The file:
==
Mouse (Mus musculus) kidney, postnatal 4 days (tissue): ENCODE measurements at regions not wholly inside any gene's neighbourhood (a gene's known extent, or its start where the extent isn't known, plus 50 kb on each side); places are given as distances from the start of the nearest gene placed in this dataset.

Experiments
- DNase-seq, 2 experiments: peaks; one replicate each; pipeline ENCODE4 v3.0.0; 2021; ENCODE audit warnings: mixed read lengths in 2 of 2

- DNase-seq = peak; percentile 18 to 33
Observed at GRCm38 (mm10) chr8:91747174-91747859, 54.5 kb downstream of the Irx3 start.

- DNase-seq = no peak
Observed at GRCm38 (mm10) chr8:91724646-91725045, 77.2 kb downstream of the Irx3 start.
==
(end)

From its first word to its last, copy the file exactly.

Mouse (Mus musculus) kidney, postnatal 4 days (tissue): ENCODE measurements at regions not wholly inside any gene's neighbourhood (a gene's known extent, or its start where the extent isn't known, plus 50 kb on each side); places are given as distances from the start of the nearest gene placed in this dataset.

Experiments
- DNase-seq, 2 experiments: peaks; one replicate each; pipeline ENCODE4 v3.0.0; 2021; ENCODE audit warnings: mixed read lengths in 2 of 2

- DNase-seq = peak; percentile 18 to 33
Observed at GRCm38 (mm10) chr8:91747174-91747859, 54.5 kb downstream of the Irx3 start.

- DNase-seq = no peak
Observed at GRCm38 (mm10) chr8:91724646-91725045, 77.2 kb downstream of the Irx3 start.